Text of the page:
First came the sirens, then a line-up of police cars, lights flashing. Next, an ambulance.

“Something just happened at the Walgreens on the corner of Centennial and Flying W. Ranch Rd.,” Dorcas C. wrote on the popular social media app, Nextdoor. “Keep away.”

What “happened” turned out to be a murder inside a Walgreens’ drug store, a shocking development in an otherwise safe neighborhood. A man suspected of killing a fellow employee was later arrested just less than 100 miles away near the town of Walsenburg, Colo. As of this writing, the victim’s name has not been released – nor have any specific details been shared about the incident.

This is all went down this past Saturday night in the northwest section of Colorado Springs. I was especially interested because it’s just around the corner from our family’s home.

Although police have been tight-lipped about the tragedy, details are readily available on the Nextdoor app. How reliable is the information? It’s impossible to know for sure. After all, it is social media.

According to media reports, the California-based site representing 285,000 neighborhoods in 11 countries boasts that 1 in 3 U.S. households use the app.

Do you?

“By bringing neighbors and organizations together, we cultivate a kinder world where everyone has a neighborhood they can rely on,” we read on the site’s home page.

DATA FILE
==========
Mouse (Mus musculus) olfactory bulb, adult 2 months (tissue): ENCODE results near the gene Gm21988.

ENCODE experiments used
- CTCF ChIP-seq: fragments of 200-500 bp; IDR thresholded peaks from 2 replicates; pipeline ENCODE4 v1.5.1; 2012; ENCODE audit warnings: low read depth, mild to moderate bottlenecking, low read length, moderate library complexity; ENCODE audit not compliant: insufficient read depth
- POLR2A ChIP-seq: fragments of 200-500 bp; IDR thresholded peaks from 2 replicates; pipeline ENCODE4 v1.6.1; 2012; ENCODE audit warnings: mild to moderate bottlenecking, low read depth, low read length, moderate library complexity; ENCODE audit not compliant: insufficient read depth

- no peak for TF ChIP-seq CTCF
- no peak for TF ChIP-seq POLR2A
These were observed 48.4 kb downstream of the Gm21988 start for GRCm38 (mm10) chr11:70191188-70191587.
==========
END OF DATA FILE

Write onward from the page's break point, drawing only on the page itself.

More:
If only.

Like many, I use Nextdoor quite a bit – to find out what’s going on in our area, pay a compliment to an unknown neighbor, learn the latest on a new development, or get the low down on why the local police have descended upon our local drug store.

The site is extremely convenient and helpful – and also somewhat depressing.

It doesn’t take long for many of the seemingly innocent discussions to deteriorate on the site. Things can escalate quickly. This past Sunday, as neighbors started to share details about what they heard about the murder at Walgreens, accusations and concern for the victim and their family began to heat up.

“The details of what happened to the victim shouldn’t concern the neighbor[hood] when they already apprehended the suspect,” wrote Sabrina. “Shameful.”

“Shame on you, Sabrina,” replied the poster.

And so it goes.

Earlier this year, our boys recovered a kite on a neighbor’s lawn. We later discovered it belonged to an older man who was flying it at a nearby park. He came to retrieve it, gave our boys some little trinkets as a reward, but wouldn’t make eye contact with my wife. A little cautious about grown men who fly kites alone and who approach kids, I asked on Nextdoor if anyone knew him. I was virtually shouted down by someone for judging the gentleman. Turns out he was just a man who likes flying kites, but what parent wouldn’t want to make sure?

There’s no question social media apps link us like nothing before. But they also provide a degree of anonymity that can bring out aggressive and even rude behavior. After all, many people are more willing to insult someone online rather than confront or engage them face to face.

For Christians, especially, Nextdoor can be a wonderful resource to quietly minister, encourage and fellowship with our neighbors. It can represent the very best social media has to offer.

“Be kind to one another, tenderhearted, forgiving one another, as God in Christ forgave you,” wrote the apostle Paul (Eph. 4:32). This is a helpful counsel anytime, anywhere – but certainly on social media – and especially when engaging with our neighbors on Nextdoor.


Photo from Shutterstock.